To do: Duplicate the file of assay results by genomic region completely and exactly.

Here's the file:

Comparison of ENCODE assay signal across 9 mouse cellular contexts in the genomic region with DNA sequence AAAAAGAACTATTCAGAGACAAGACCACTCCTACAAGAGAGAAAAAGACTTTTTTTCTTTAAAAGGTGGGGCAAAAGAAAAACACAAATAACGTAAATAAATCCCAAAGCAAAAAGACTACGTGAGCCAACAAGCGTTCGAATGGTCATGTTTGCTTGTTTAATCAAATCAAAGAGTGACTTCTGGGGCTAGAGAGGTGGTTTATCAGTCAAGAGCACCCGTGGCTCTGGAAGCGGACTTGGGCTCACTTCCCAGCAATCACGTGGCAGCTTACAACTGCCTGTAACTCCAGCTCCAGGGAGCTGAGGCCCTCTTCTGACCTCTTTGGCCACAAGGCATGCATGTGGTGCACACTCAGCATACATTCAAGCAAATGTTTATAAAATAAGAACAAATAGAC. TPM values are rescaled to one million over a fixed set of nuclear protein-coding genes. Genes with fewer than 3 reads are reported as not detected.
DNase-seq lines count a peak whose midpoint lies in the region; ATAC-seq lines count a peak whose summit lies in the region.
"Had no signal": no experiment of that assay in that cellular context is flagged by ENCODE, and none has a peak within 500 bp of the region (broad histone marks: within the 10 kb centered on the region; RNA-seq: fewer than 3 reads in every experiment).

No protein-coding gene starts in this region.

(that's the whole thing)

Comparison of ENCODE assay signal across 9 mouse cellular contexts in the genomic region with DNA sequence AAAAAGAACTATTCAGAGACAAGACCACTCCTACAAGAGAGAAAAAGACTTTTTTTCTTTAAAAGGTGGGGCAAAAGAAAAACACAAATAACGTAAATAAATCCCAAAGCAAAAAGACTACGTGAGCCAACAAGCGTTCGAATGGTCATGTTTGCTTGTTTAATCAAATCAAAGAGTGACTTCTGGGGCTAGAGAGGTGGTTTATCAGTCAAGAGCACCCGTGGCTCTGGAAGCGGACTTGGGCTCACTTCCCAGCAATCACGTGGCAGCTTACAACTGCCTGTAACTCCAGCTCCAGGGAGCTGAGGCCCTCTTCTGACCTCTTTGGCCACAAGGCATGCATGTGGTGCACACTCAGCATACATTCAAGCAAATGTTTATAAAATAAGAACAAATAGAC. TPM values are rescaled to one million over a fixed set of nuclear protein-coding genes. Genes with fewer than 3 reads are reported as not detected.
DNase-seq lines count a peak whose midpoint lies in the region; ATAC-seq lines count a peak whose summit lies in the region.
"Had no signal": no experiment of that assay in that cellular context is flagged by ENCODE, and none has a peak within 500 bp of the region (broad histone marks: within the 10 kb centered on the region; RNA-seq: fewer than 3 reads in every experiment).

No protein-coding gene starts in this region.